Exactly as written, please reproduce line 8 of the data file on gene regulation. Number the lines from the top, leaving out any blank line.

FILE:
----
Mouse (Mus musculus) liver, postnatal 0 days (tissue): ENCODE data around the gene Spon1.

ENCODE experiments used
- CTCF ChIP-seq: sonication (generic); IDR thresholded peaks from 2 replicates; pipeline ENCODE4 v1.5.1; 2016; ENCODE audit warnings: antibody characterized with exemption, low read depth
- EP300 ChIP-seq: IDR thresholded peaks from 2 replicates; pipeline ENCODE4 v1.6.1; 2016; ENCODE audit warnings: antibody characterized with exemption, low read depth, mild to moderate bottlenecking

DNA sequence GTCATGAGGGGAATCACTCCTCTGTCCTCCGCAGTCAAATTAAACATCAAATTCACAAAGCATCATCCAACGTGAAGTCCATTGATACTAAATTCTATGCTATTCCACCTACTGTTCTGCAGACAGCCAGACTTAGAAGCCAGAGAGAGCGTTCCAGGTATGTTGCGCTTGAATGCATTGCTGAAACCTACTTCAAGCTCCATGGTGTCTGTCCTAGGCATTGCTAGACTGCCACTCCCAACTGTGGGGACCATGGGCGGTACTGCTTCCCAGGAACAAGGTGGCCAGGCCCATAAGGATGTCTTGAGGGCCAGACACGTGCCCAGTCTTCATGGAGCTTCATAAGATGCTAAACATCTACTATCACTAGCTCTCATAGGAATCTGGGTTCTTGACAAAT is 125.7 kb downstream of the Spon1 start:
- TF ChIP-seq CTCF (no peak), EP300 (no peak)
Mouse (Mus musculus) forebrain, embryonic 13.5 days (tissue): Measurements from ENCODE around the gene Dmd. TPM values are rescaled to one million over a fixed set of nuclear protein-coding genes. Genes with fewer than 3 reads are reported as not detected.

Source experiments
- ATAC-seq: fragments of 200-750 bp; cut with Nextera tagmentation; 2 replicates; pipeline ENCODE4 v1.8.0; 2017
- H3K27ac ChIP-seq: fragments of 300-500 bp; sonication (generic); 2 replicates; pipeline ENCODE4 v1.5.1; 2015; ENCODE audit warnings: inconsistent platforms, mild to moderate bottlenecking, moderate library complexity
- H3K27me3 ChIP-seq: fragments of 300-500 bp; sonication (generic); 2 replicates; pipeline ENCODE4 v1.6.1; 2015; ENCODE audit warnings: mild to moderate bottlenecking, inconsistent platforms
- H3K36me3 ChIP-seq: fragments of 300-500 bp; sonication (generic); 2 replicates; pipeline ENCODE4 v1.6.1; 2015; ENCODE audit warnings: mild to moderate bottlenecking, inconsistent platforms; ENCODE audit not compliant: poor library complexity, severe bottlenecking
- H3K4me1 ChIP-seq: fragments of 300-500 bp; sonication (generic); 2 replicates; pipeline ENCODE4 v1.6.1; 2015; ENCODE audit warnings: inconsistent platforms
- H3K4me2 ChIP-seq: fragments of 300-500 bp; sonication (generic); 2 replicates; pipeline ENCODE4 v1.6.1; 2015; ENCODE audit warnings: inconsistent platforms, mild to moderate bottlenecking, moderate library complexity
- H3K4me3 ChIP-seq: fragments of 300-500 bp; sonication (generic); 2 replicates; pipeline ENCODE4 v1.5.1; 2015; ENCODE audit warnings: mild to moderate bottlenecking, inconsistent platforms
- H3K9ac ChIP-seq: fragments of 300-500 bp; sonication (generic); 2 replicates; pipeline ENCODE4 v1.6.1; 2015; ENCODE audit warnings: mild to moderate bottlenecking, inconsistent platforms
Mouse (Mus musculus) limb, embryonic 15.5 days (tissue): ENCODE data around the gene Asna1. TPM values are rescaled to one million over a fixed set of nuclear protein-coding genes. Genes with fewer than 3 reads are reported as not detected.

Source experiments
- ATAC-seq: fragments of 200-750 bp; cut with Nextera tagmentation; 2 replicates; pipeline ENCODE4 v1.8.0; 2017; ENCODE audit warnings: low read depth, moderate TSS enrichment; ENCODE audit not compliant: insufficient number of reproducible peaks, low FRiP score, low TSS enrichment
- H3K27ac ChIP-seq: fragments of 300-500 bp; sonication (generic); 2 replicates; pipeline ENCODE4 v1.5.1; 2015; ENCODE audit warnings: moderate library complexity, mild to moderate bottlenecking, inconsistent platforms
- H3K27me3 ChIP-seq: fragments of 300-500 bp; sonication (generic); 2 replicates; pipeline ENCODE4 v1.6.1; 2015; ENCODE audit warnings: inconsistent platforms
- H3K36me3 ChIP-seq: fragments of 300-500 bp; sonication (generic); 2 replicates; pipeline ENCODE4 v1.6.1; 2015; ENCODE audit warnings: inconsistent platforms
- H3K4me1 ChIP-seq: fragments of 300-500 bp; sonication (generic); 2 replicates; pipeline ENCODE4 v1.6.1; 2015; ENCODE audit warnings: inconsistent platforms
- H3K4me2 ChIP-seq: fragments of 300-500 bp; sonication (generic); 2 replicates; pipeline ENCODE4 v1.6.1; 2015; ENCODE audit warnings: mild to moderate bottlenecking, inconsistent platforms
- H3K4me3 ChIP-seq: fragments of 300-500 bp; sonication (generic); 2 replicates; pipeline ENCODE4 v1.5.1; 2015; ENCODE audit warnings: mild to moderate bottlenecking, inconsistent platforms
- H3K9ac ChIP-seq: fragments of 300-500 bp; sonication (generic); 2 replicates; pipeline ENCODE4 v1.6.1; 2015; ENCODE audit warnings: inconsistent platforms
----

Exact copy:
Source experiments